Executives must understand who they are looking for once they decide to hire an “assistant”. Is the executive looking for a chief of staff or a personal assistant, a director of operations or an executive assistant? Different degrees and opportunities will attract different types and levels of talent. A personal assistant manages the personal and family life of an executive. This position may overlap with that of Executive Assistant.
The personal assistant and the executive assistant work together to manage the executive's schedule. The personal assistant is responsible for personal items, such as personal bills, household purchases, family trips, medical appointments, and personal events. An administrative assistant manages the day-to-day details of an office, division, or several executives. Most of the functions of the administrative assistant revolve around the management and distribution of information within an office.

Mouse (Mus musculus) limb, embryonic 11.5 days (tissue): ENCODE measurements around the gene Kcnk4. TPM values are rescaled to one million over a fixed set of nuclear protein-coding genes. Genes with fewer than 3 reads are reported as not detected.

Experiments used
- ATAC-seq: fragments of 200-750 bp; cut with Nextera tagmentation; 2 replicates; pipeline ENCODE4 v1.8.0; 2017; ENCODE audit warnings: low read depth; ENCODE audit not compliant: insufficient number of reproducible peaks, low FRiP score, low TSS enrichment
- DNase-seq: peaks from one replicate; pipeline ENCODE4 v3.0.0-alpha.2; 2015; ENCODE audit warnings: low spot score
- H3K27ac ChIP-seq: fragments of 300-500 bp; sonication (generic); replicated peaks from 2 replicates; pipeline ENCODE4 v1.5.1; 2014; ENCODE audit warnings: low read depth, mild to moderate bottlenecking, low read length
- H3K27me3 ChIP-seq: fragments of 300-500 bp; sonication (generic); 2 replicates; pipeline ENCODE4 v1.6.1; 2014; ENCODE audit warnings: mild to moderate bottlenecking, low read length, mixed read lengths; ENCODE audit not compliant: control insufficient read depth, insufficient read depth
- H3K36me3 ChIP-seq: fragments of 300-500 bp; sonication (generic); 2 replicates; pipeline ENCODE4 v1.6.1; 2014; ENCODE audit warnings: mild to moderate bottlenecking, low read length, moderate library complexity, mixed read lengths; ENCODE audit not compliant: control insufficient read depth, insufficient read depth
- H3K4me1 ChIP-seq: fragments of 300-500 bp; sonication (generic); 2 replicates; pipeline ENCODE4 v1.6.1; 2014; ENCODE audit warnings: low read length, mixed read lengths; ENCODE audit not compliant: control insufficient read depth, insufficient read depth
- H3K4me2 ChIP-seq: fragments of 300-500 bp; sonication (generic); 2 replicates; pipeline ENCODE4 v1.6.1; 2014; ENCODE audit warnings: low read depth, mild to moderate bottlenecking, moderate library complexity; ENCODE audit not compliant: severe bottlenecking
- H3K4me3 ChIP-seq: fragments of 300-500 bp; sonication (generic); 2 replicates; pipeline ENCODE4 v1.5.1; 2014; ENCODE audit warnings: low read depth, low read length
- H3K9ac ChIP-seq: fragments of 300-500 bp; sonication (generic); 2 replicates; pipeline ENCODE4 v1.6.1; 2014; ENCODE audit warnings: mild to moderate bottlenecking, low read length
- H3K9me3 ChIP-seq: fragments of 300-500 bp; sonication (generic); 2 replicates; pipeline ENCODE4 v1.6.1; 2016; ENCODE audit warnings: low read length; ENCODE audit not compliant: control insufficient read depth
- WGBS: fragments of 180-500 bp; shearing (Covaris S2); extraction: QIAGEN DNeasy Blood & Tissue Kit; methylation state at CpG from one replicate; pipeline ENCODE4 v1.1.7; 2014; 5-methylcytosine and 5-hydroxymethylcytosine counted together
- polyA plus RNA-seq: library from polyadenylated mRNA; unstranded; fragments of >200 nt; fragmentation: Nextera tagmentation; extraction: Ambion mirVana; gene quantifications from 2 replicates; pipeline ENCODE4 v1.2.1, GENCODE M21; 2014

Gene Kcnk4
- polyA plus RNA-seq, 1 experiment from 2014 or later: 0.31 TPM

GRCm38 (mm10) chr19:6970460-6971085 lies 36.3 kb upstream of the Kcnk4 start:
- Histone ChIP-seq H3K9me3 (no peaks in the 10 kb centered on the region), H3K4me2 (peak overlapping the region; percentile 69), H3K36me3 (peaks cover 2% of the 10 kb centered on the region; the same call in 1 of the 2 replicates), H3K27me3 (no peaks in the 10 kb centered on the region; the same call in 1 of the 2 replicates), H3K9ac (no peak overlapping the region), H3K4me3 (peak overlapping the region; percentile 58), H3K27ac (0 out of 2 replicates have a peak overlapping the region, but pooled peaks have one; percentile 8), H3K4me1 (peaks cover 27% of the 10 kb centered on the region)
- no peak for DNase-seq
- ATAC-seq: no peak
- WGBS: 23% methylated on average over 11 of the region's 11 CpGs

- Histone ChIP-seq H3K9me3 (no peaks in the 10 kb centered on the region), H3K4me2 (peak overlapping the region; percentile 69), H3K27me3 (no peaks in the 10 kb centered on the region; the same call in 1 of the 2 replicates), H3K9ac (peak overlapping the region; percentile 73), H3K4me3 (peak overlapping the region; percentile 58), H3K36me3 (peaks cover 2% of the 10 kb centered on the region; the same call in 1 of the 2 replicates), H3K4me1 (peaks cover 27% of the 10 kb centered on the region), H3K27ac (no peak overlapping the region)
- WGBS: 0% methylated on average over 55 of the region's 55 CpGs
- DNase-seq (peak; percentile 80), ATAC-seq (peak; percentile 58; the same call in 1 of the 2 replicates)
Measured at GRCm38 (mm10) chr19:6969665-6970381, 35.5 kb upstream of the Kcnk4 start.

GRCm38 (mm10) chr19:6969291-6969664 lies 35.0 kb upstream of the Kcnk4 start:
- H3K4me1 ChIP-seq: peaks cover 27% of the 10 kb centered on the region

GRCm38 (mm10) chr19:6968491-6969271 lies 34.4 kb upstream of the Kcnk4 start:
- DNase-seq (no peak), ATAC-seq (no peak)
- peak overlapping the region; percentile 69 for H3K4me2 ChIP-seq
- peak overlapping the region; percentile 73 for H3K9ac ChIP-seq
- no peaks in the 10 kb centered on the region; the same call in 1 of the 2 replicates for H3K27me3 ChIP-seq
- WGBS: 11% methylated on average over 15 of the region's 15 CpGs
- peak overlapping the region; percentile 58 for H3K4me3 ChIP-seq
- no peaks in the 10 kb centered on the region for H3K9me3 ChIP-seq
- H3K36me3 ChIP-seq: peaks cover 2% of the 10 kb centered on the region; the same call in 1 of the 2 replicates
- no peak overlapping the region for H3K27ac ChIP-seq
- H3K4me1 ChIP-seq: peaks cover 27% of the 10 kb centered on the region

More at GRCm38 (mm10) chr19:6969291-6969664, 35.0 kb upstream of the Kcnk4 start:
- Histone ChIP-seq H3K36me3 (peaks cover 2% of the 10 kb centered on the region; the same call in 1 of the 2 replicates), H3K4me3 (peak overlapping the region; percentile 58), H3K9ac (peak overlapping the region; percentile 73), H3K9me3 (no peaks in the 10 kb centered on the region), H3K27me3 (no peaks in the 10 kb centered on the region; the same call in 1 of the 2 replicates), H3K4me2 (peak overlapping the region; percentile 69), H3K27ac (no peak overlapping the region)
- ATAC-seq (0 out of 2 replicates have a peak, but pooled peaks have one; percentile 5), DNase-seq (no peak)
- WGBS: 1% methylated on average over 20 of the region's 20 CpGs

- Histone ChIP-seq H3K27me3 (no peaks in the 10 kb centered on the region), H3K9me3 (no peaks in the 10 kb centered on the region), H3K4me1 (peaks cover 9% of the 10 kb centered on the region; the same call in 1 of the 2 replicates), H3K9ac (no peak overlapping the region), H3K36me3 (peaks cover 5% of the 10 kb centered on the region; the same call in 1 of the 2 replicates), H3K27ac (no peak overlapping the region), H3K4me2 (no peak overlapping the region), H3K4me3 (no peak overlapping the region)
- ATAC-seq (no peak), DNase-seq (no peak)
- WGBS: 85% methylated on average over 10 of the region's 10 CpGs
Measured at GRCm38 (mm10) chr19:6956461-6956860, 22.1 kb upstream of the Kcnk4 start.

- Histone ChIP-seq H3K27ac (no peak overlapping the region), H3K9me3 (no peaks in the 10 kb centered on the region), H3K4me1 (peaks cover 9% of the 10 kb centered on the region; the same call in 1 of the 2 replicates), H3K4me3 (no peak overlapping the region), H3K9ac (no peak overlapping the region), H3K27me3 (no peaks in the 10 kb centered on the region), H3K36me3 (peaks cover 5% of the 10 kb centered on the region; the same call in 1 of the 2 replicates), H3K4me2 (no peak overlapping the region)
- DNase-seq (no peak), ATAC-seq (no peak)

This usually includes answering the phone, managing all the administrative tasks in the office, and maintaining the files. Administrative assistants may also be in charge of sending and receiving correspondence, as well as greeting customers or being responsible for additional tasks, such as office administration or marketing. An operations manager is responsible for establishing internal and external processes and key performance indicators for the company. They ensure that the company has the appropriate operational controls and administrative reporting procedures in place to meet operational and financial objectives.